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Red Sparrow Reviews

The new faux-Hitchcockian thriller Red Sparrow has the dubious honor of both being too overheated and too sterile to have any impact. Granted, Red Sparrow does have the pedigree of A-lister Jennifer Lawrence playing the conflicted lead, as well as the undeniable sense that this is the kind of prestige-striving film for adults that is rarely made or released outside of awards season. But the end result is flaccid, more convinced of its intelligence than it should be, and painfully overlong.

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annihilation spoiler review

(In our Spoiler Reviews, we take a deep dive into a new release and get to the heart of what makes it tick…and every story point is up for discussion. In this entry: Alex Garland’s haunting Annihilation.)

With AnnihilationEx Machina director Alex Garland has crafted a weird, challenging, and disturbing sci-fi horror film that will repel some and amaze others. This is the type of strange, hypnotic work that film fans obsess over. Don’t be surprised if people are studying and talking about this film in years to come.

This Annihilation spoiler review will attempt to get to the heart of Garland’s often impenetrable film. Spoilers follow, obviously.

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annihilation the shimmer

Early in Alex Garland’s adaptation of Annihilation, the five women sent to explore the environmental disaster zone known as the Shimmer wake to discover that they’ve lost time. It’s not that they’ve overslept or miscalculated their route through the growth. They’ve simply forgotten. They don’t remember setting up camp, nor how they got to where they are, but their diminished rations suggest that they’ve been traveling for a few days already. Maybe saying that they’ve lost time is incorrect — rather, the Shimmer has taken time from them.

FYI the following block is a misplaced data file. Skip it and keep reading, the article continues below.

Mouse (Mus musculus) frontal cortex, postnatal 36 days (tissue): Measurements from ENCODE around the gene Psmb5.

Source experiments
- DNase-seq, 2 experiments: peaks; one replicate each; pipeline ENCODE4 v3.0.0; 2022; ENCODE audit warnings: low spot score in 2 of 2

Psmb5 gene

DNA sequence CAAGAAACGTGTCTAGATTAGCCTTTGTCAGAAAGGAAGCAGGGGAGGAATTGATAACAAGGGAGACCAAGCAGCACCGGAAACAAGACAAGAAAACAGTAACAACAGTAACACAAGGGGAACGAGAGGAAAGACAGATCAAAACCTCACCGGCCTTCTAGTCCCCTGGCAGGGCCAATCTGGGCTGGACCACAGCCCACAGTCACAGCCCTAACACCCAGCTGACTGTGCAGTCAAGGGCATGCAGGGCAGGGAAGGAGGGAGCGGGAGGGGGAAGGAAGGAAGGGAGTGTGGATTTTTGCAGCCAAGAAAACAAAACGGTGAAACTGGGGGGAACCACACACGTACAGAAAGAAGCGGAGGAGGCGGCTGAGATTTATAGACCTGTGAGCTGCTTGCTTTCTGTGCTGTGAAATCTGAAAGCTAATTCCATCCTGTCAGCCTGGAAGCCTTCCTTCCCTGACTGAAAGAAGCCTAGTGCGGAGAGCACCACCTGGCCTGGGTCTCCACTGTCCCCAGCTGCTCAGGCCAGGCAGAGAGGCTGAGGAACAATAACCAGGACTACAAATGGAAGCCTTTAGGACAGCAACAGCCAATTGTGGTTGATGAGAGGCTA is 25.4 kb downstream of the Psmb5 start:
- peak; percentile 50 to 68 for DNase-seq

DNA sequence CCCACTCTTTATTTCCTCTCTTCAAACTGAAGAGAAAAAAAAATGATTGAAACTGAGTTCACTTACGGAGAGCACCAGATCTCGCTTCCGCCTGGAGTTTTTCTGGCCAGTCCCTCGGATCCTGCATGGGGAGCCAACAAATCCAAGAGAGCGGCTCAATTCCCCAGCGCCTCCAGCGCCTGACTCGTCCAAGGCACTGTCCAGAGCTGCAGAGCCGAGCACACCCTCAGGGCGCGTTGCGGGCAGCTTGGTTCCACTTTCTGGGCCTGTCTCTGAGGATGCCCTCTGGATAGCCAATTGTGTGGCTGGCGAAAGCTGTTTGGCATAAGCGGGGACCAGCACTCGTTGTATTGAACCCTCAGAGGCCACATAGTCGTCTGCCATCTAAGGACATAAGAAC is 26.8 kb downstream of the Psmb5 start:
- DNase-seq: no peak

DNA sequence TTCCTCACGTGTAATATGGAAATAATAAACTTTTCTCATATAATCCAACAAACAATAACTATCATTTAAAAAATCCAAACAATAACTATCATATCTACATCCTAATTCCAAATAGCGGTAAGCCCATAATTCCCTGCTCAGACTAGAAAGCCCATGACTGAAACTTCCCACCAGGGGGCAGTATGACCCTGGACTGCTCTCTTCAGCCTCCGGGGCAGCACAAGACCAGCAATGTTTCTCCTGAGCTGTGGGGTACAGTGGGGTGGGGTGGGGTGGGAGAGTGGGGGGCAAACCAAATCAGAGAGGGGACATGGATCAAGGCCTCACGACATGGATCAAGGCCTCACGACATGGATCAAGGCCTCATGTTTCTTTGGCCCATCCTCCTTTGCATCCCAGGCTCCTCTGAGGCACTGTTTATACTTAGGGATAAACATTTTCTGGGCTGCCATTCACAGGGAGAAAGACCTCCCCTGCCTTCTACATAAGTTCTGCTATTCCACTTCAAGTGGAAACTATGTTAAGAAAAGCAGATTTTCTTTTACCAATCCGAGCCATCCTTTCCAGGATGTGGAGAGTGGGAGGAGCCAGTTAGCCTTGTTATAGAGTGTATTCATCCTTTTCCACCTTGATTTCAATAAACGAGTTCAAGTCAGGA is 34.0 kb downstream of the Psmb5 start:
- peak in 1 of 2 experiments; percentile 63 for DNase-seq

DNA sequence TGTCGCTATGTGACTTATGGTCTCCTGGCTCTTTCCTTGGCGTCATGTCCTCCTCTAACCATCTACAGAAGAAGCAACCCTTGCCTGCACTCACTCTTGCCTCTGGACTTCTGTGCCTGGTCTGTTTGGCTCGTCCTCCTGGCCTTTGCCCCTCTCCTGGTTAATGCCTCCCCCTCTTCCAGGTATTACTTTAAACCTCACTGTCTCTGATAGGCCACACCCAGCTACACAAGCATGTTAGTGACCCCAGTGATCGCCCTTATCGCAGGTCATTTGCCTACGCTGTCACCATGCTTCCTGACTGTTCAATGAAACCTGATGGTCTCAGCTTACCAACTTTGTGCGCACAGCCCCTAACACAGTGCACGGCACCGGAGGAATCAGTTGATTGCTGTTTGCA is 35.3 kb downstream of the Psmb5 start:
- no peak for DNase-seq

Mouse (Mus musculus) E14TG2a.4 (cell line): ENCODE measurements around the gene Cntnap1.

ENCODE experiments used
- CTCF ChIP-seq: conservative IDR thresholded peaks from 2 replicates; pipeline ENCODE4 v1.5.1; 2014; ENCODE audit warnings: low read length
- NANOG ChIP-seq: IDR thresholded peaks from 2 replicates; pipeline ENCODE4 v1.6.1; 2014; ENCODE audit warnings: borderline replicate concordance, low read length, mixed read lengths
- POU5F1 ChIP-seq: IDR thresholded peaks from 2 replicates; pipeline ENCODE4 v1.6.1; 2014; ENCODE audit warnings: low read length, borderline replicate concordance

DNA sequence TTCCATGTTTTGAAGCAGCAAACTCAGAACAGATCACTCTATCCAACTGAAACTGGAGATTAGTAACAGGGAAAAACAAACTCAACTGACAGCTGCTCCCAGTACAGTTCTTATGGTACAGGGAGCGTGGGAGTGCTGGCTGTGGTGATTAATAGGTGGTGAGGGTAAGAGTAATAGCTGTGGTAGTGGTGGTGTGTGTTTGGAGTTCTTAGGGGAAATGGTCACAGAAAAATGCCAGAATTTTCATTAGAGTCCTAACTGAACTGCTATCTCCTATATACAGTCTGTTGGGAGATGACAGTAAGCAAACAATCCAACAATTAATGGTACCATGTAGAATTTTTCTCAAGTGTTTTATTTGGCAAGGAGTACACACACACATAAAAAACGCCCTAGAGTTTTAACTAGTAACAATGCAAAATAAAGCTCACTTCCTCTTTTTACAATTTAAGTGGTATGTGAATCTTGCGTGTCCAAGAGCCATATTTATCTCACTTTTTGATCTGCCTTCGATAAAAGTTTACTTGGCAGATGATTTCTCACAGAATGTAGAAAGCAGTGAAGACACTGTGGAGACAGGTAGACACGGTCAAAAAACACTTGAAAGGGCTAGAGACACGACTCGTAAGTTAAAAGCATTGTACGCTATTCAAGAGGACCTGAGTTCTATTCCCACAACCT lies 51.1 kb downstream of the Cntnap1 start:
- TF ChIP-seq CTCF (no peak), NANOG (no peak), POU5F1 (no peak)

It’s a small moment, but it’s terrifically unsettling, and easily one of the best moments in the film. Annihilation’s most wonderful parts are all similarly elegant and strange, embracing mystery without feeling the need to overexplain it. The movie plays like a dream, at times verging upon a nightmare as layers of the unknown peel back to reveal something both completely alien and horrifyingly familiar underneath. But there’s still something missing. The problem is not that there’s no explanation for it all. It’s that it’s not explored deeply enough. Is it greedy of me to have wished for more?

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mute reviews

In 2009, Moon put Duncan Jones on the map as one of the most intriguing and promising new directors working today. His debut gave Jones the opportunity to direct the modestly received, star-studded Source Code and the poorly received, big-budget Warcraft. But most importantly, it paved the way for a passion project 16 years in the making. And thanks to Netflix, Jones finally was able to bring that passion project to life. But was it worth the wait?

Probably not, according to the early reviews of Mute, Jones’ glossy cyberpunk science-fiction film starring Alexander Skarsgard as a mute bartender waging war against future city gangsters.

See what critics have to say about Mute.

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Mute review

Duncan Jones‘ passion project, the sci-fi film Mute, has finally arrived on Netflix – but was it worth the wait?

Our Mute review answers that question below.